How Chef Jenny Brulé Built Davidson Ice House
The concept was inspired by her daughters' differing preferences
Jenny Brulé is a classically trained chef, cookbook author, and host of a weekly television segment on WCNC. But for years, the 51-year-old single mother of four struggled to make dinner for her family. Fifteen-year old Tess is a vegetarian; identical twin sister Mimi eats only meat and cheese; 20-year-old Camille is a pescatarian; and 22-year-old Claire doesn’t eat dairy.
“I was constantly making meals where I would put out lots of small dishes and they would compile them into meals, whether it was a rice or sushi bowl or a burrito or even a pizza,” she says. “I thought, ‘I’m not the only mom that must do this.’”
This nightly struggle inspired the concept for Davidson Ice House, which she opened in 2018 in what was once the town’s actual ice house. The 98-year-old building has its original pine floors and exposed brick walls. Today the counter-serve restaurant specializes in healthy, build-your-own bowls and burgers with toppings like firecracker pimento cheese, kale slaw, and chickpea salad. “There’s no more meat and potatoes,” Brulé says. “Everything is much more curated now with big, bold flavors.”
Each ingredient that passes through Brulé’s kitchen is nutrient-dense, and her team makes everything in-house, like the sauces that customers drive out of their way for: tangy apricot, spicy jalapeño and parmesan green sauce, and lemon tahini. And while it’s generally health-conscious, the restaurant has a reputation for their French fries and crunchy mushrooms, too.
The author of Learn to Cook 25 Southern Classics 3 Ways: Traditional, Contemporary, International came by her love of cooking early. Both her mother, a retired minister, and her father, an international executive, took leaves of absence in their 50s to attend culinary school in Paris. Brulé later graduated from Baltimore International Culinary College and did post-graduate work in recipe development at the Culinary Institute of America. She says cooking has always consumed her; she once met an astrologer who told her she starved to death in a past life, so she’s spent every lifetime since trying to feed people.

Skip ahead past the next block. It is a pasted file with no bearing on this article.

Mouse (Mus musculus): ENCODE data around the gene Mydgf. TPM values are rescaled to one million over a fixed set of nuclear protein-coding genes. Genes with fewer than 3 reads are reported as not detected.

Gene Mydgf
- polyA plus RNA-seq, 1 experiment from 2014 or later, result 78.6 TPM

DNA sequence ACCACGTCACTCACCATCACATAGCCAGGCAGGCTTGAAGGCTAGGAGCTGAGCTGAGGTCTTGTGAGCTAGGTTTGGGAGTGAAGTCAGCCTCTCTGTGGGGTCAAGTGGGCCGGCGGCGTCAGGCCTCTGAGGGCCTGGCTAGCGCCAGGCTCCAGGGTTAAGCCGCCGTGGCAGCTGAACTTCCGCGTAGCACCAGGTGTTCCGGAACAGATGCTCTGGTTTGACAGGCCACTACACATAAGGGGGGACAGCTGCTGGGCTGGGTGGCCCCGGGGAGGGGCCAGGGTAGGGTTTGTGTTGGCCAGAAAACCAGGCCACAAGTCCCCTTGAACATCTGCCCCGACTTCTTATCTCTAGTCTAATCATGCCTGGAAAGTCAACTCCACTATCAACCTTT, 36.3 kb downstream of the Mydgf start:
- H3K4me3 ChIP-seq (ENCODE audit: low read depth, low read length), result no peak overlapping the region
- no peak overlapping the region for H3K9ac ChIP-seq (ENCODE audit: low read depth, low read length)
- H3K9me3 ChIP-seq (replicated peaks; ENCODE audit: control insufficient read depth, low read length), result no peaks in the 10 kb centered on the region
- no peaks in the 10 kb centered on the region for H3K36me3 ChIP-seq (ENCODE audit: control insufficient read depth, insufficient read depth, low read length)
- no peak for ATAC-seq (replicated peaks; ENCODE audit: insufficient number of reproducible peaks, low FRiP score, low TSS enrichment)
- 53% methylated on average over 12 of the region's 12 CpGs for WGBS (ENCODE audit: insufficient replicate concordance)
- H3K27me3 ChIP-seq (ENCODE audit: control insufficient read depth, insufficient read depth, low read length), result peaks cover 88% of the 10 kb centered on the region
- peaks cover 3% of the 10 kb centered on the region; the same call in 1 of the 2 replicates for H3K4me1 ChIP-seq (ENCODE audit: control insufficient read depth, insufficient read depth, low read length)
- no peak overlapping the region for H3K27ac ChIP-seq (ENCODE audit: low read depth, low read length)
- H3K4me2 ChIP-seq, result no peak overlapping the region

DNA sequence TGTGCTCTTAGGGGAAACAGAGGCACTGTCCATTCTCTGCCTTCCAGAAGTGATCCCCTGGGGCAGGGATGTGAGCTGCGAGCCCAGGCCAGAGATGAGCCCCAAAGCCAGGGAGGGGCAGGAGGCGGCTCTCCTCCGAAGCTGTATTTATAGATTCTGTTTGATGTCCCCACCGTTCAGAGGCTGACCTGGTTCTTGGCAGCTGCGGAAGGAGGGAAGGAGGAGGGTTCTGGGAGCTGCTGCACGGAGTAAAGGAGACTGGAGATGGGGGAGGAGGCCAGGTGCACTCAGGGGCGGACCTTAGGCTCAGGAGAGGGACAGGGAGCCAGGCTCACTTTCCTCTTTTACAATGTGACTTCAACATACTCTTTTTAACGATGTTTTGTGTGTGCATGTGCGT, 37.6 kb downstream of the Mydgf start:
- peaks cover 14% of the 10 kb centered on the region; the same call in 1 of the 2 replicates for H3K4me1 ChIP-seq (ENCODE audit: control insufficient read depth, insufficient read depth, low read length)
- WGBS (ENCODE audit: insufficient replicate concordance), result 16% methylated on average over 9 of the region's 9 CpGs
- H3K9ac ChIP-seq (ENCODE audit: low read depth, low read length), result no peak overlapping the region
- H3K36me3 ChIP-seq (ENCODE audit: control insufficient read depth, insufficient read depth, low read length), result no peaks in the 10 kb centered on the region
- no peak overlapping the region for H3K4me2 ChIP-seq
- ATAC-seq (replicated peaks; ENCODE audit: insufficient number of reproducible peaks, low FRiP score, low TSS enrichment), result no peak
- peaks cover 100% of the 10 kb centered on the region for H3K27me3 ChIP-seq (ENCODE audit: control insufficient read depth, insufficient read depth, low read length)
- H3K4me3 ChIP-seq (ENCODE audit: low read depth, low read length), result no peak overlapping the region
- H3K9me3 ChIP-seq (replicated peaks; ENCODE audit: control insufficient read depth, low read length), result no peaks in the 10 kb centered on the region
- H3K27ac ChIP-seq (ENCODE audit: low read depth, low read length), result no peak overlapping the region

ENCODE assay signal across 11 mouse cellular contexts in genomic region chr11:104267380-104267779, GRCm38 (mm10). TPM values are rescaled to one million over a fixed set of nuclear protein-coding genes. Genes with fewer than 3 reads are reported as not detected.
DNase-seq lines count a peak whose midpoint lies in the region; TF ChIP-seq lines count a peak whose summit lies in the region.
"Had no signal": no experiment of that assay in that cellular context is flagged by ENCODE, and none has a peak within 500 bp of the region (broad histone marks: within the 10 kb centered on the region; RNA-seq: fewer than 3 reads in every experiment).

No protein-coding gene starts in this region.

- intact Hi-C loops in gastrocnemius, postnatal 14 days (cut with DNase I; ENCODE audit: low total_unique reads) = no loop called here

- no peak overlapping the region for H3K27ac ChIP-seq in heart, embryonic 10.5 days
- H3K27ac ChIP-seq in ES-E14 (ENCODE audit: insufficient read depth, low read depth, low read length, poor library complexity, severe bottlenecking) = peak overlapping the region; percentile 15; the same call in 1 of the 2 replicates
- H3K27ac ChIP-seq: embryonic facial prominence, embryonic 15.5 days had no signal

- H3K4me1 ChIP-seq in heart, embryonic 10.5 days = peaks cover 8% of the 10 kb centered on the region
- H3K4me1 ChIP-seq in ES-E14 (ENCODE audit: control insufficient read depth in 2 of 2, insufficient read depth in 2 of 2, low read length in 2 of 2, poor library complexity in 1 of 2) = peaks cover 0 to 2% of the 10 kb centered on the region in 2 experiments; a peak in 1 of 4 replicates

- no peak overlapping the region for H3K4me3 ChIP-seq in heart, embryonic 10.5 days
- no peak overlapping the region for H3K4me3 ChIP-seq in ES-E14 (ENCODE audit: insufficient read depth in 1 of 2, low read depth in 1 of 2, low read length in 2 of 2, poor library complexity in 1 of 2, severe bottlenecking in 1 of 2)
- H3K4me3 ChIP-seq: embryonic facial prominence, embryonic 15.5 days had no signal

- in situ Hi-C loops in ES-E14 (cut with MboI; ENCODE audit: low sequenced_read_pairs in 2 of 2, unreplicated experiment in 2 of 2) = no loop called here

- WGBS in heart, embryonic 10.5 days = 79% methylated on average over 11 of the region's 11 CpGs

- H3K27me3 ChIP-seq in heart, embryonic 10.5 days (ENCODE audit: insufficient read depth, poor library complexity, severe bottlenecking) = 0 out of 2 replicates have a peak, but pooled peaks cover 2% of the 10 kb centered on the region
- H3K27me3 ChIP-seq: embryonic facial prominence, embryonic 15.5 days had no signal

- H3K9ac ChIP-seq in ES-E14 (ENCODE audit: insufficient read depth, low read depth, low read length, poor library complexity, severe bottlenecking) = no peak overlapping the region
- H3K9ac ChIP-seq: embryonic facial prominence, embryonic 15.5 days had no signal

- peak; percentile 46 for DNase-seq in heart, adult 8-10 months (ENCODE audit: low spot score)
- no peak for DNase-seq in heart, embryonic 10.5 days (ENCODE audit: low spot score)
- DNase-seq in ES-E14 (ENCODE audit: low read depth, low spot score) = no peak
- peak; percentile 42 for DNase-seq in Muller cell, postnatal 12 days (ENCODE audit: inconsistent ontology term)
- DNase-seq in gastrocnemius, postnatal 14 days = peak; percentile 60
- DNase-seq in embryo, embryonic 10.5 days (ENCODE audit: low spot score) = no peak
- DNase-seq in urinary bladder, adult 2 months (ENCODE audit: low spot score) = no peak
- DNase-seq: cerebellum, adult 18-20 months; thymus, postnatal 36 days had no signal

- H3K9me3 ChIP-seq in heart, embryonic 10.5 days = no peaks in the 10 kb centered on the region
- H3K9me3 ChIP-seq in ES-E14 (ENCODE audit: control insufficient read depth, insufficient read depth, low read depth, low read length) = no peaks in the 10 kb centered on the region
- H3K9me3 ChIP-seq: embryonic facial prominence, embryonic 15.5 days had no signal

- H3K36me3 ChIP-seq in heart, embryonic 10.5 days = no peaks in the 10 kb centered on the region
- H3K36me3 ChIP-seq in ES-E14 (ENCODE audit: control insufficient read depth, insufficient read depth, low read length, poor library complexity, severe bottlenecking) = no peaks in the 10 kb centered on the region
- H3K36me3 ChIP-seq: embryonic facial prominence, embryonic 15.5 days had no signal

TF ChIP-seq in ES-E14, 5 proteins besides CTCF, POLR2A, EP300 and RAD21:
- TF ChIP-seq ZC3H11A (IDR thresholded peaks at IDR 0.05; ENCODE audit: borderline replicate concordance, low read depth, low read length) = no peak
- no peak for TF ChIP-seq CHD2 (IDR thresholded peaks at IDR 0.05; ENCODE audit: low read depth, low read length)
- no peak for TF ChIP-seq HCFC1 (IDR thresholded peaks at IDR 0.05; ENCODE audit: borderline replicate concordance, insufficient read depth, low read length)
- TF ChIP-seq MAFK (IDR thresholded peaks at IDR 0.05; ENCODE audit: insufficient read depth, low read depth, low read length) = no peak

But Brulé put her culinary dreams on hold for a few decades to raise her family. “I’ve always been ambitious, but I always put my husband’s career and my kids first,” she says. “Now the kids are old enough that I can focus more on me.”
These days, she compares running Davidson Ice House to having a fifth child. “It’s a blessing and a curse to have this to focus on,” she says. That’s because six days after Brulé opened her restaurant, her husband of 25 years left her. “I had to decide, was I going to get a pizza and drink a bottle of wine and hide under the covers, or was I going to fight to keep myself together and make the restaurant a big success?”
She chose to fight, but she didn’t always win.
“I would go in the office and cry, or I’d offer to cut onions because I could cry while I was cutting them,” she says. “(The girls and I) moved five times in 10 years to two continents in three countries and three states. With each move, they only had each other in the beginning. I’m really fortunate that all four girls are so close.”
Brulé talked a lot about her girls—and her divorce—during the casting session for the Food Network competition show The Ultimate Thanksgiving Challenge, which she appeared on last fall. She didn’t win. But she and her fellow contestants keep in touch through group text, and several have plans to come to Davidson and eat at her restaurant.
Her oldest two daughters are out of the house now, but when all five Brulé girls are under one roof, the Mama Chef still cooks multiple meals to make everyone happy. This time, though, she can shrug off the stress. “I’m stronger than ever, focused on the restaurant and my daughters,” she says. “For the first time, I feel untethered, so I can be totally who I am.”
MICHELLE BOUDIN is a reporter for NBC Charlotte and a frequent contributor to this magazine.